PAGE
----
Katherine Boehret

Phone Headset Curbs Sounds of the City

Wireless headsets can be a real boon to mobile-phone users, especially for chatty folks who often have their hands full. In recent years, these headsets have bolstered their noise-canceling technology, making it easier to conduct conversations even while walking on noisy city streets.

Today, Motorola (MOT) is unveiling its $100 Motopure H15 Universal Bluetooth Headset. It’s available from Verizon’s (VZ) stores and Web site, and I’ve been testing it.

While focusing on the new Motopure H15, I also took another look at two noise-canceling headsets we reviewed in May — the $130 Jawbone from Aliph Inc. and the $120 Plantronics (PLT) Discovery 925. I made calls on the three headsets while standing beside a construction crew’s loud generator in busy downtown Washington, D.C., and, in a separate test, running my hairdryer on high in the background.

In both of these loud scenarios, the results favored the Motopure over the Jawbone and Plantronics Discovery. Of the three, the Plantronics headset allowed the most background noise through and made it difficult for people to hear my voice. The Jawbone was much better than the Plantronics headset, but not as good as the Motopure, which dimmed loud background noise to a faint hum and seemed to amp up the volume of my own voice. I called various people and even left myself voicemails so I could hear the differences.

More Microphones

The Motopure H15 uses two microphones, while the Jawbone uses two microphones and one modified microphone that works as a voice-activity sensor. The Plantronics headset uses one microphone. Motorola says one of its microphones hears the user’s voice, the other picks up background noise and a technology called CrystalTalk works to filter that noise out.

In my Motopure testing, I saw at work technology that Motorola says is meant to automatically adjust the headset volume as noises increase or decrease in the background. And at no point during my tests with the headset did friends on the other end of the line notice any odd echoing or fading volume in my voice, as with some headsets.

Snug Fit

Unlike the Jawbone, which — as its name reflects — works by touching bones in the face to eliminate excess noise, the Motopure H15 never touches one’s face. In fact, Motorola cites this as an advantage over the Jawbone because it doesn’t need to touch a user’s face to work. Motorola’s headset fits using a loop of clear plastic that wraps snuggly around the ear, along with an in-ear piece, though it took me a little while to figure out which of its five earbuds fit best.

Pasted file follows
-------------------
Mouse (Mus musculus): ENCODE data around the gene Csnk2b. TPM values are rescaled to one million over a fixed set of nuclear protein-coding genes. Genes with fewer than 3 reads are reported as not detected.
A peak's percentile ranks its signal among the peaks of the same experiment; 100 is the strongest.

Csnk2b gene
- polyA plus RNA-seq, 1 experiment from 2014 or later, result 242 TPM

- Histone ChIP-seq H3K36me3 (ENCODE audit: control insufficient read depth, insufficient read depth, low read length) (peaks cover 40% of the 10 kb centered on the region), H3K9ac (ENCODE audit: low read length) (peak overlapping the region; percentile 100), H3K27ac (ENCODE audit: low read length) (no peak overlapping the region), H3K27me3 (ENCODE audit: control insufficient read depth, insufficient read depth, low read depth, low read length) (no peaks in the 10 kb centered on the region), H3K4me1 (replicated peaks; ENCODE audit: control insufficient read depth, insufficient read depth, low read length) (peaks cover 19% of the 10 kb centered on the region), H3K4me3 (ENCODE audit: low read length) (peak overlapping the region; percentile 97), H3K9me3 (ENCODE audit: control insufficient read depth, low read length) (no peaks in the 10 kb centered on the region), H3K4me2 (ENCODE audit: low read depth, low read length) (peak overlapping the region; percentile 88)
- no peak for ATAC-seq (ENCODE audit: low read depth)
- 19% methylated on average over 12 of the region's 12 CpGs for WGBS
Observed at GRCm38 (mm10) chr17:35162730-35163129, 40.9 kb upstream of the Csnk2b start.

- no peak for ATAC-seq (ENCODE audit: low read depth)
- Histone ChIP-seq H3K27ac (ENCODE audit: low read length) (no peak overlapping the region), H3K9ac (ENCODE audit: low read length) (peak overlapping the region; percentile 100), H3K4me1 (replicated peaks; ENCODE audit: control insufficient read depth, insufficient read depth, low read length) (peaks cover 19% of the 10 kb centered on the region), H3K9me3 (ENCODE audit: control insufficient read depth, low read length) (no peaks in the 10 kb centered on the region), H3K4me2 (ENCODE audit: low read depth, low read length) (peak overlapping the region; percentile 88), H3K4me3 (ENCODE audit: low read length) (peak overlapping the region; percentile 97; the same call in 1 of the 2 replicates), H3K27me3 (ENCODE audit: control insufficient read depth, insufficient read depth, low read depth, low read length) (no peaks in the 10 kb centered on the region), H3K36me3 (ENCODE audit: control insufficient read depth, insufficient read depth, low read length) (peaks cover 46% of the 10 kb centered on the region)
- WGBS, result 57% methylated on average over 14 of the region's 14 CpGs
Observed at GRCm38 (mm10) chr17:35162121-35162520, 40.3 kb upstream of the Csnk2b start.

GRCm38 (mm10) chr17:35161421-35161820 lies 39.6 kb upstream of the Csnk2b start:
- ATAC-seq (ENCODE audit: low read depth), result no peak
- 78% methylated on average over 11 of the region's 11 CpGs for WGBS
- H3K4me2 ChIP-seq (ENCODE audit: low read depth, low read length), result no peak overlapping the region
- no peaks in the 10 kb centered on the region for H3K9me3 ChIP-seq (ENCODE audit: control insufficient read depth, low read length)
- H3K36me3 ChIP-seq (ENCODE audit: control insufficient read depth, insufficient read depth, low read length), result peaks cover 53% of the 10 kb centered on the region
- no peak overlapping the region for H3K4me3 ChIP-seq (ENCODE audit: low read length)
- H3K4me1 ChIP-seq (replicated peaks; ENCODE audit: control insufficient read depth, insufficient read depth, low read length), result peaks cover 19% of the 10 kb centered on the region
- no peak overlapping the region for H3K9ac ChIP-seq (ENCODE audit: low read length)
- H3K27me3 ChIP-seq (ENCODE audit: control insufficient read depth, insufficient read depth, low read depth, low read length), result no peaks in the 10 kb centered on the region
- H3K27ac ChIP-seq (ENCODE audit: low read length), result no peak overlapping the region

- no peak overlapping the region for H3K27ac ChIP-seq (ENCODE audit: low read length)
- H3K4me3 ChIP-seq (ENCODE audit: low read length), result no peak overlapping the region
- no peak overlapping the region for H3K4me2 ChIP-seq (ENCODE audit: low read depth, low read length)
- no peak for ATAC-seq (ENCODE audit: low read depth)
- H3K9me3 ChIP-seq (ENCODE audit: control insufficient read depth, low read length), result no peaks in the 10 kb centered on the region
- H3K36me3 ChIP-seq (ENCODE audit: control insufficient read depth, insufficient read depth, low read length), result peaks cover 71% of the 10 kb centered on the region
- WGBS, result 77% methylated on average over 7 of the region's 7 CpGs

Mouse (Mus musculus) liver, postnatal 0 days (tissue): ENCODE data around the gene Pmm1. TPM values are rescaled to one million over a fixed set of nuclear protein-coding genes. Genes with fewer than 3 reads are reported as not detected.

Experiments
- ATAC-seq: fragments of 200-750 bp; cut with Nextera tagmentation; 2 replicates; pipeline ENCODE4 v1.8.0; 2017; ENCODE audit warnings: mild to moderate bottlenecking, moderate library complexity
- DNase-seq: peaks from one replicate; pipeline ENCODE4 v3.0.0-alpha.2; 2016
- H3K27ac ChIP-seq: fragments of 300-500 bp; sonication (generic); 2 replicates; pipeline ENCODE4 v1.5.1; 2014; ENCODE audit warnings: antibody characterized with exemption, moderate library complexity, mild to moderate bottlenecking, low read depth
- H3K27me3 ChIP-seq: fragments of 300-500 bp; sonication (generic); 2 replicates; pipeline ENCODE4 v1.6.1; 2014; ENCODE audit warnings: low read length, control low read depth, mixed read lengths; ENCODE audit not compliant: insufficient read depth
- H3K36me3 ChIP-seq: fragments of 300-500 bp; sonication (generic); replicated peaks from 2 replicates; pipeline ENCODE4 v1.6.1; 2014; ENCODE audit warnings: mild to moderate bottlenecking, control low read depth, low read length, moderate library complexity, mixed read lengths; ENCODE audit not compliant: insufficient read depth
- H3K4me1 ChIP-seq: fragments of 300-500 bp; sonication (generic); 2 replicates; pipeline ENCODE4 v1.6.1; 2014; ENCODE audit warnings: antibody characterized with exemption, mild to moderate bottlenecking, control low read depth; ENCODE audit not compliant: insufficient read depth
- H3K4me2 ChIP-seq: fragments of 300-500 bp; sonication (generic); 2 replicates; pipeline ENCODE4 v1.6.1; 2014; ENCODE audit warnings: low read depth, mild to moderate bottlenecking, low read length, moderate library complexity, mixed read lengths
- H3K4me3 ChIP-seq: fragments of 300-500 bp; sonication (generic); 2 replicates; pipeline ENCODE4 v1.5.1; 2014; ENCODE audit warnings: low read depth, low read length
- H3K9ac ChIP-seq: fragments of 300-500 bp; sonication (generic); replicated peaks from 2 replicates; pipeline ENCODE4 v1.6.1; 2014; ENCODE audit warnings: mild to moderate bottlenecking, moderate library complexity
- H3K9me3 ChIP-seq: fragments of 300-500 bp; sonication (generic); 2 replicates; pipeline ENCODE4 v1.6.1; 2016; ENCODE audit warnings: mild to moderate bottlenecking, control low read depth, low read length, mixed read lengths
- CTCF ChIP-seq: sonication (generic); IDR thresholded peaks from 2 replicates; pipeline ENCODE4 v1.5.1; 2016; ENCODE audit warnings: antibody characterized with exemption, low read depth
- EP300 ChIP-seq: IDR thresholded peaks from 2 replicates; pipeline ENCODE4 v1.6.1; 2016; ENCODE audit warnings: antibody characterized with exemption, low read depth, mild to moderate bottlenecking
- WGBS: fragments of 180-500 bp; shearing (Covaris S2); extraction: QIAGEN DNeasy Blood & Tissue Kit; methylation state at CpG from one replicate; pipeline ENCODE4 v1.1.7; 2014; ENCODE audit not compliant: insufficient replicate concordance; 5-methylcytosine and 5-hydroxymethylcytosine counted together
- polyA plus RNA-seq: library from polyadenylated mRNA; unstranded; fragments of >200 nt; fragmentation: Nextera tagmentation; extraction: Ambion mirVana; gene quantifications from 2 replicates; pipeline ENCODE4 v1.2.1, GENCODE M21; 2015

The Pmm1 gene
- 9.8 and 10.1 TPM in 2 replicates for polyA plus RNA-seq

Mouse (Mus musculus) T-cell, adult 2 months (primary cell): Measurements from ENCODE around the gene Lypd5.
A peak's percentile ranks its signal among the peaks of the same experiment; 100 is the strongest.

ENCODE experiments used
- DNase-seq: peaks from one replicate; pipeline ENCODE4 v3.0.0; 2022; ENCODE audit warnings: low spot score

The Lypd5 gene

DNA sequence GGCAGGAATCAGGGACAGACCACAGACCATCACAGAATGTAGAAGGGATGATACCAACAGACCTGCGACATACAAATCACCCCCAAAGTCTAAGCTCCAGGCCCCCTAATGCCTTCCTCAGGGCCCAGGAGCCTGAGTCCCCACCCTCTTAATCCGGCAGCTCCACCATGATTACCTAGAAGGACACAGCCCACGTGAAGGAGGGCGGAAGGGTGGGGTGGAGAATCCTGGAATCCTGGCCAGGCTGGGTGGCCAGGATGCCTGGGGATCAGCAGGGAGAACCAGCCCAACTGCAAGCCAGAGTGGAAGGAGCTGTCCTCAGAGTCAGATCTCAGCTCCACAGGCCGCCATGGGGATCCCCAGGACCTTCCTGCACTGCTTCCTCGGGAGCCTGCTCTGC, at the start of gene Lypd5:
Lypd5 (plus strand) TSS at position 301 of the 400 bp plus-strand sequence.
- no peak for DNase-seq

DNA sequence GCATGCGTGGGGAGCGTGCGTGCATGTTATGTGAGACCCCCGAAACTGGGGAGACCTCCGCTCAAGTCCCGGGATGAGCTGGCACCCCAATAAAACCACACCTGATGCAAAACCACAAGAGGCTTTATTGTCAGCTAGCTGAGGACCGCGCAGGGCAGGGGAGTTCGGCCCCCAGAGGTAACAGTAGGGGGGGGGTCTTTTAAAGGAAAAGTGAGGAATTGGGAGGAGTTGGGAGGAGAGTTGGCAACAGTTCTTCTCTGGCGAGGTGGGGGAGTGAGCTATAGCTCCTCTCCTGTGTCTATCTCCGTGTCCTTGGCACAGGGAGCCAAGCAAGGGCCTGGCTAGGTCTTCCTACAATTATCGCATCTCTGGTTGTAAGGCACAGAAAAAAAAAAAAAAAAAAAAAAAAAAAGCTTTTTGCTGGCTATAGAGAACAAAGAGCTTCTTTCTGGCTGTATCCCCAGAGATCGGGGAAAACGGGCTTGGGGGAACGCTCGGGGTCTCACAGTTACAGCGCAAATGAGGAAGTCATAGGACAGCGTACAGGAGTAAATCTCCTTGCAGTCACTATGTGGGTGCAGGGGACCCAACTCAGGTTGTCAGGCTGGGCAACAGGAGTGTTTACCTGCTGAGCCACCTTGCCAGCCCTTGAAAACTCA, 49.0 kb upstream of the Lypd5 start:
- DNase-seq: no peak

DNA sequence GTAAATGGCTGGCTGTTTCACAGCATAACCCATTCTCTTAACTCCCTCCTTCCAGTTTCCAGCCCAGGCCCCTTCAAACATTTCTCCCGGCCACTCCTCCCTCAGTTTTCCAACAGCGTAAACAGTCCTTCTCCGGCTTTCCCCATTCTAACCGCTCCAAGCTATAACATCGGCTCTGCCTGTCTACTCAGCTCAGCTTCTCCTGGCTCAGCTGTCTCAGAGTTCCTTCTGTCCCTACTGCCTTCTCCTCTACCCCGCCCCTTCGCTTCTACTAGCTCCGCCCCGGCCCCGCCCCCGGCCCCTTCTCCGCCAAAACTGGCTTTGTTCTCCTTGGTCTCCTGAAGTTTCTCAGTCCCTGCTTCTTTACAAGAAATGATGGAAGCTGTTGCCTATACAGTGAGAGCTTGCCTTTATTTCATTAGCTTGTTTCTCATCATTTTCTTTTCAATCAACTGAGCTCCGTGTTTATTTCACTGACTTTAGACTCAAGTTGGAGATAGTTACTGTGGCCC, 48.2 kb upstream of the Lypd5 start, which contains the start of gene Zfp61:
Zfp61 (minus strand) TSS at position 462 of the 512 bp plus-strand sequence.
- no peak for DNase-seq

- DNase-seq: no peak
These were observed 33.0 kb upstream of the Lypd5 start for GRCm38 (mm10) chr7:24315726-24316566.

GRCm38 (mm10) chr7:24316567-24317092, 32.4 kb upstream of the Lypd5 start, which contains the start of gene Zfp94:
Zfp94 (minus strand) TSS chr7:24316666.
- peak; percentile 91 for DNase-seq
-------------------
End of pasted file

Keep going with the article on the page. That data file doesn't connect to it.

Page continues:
And unlike the Plantronics headset, which has a larger, triangular-shaped boom, the Motopure has a tiny boom that folds away when not in use. Users receive calls by simply folding the boom down, which instantly turns the headset on and connects to calls. When the boom is closed, the headset turns off to save battery. I liked the finality of closing the boom and knowing my headset was definitely off whenever I put it in my purse. And in its tucked-in position, the Motopure H15 is petite and portable.

But if you’re wearing this headset on your ear, opening and closing the boom is almost impossible. Motorola recommends using the boom as you would a clamshell cellphone: Answer calls by opening the boom before donning the earpiece and end calls by removing the earpiece and closing the boom.

Of course, many users will want to keep the device in their ear for an extended period, rather than fishing for it when a call comes in. For them, the awkwardness of the boom switch may be a problem. They can still keep the Motopure on with the boom opened, receiving and ending calls at any time by simply pressing the large Call button. In this state, the handset is in standby mode rather than off — the same as most Bluetooth headsets waiting for calls.

One Headset, Two Phones

A plus of the Motopure is its ability to simultaneously pair with two phones, such as a personal cellphone and a work smartphone. Incoming calls to both lines are represented by different colored lights on the headset. But as soon as a call with one phone begins, the Bluetooth link to the second phone is disconnected.

The Plantronics headset also has dual-phone pairing capability, but the Jawbone doesn’t.

According to Motorola, the Motopure’s battery lasts for about 4.5 hours of talk time. The Jawbone’s battery lasts four hours; the Plantronics headset, five hours. In standby, Motopure and the Plantronics Discovery last for about seven days; Jawbone lasts for eight. Pressing and holding the Motopure’s up and down volume buttons spurs an indicator light to glow red, yellow or green to represent battery strength.

I liked the Motopure’s sturdy charging stand, which doubles as a holder for the headset. Though this desktop charger isn’t available today from Verizon, it will be available later this month from other carriers and retailers in a $130 bundle with the headset.

More Colors Later

Today, the Motopure is available in a slate color, but it will be available in black later this month and other colors are tentatively planned for November. The Jawbone and the Plantronics headset are each available in three colors, and Jawbone will release blue and pink headsets later this month.

Overall, the Motopure H15’s noise cancellation worked the best out of these three headsets, and its tiny build and fold-up boom make it a helpful tool for consumers who want quiet conversations no matter where they are.

Write to Katherine Boehret at mossbergsolution@wsj.com

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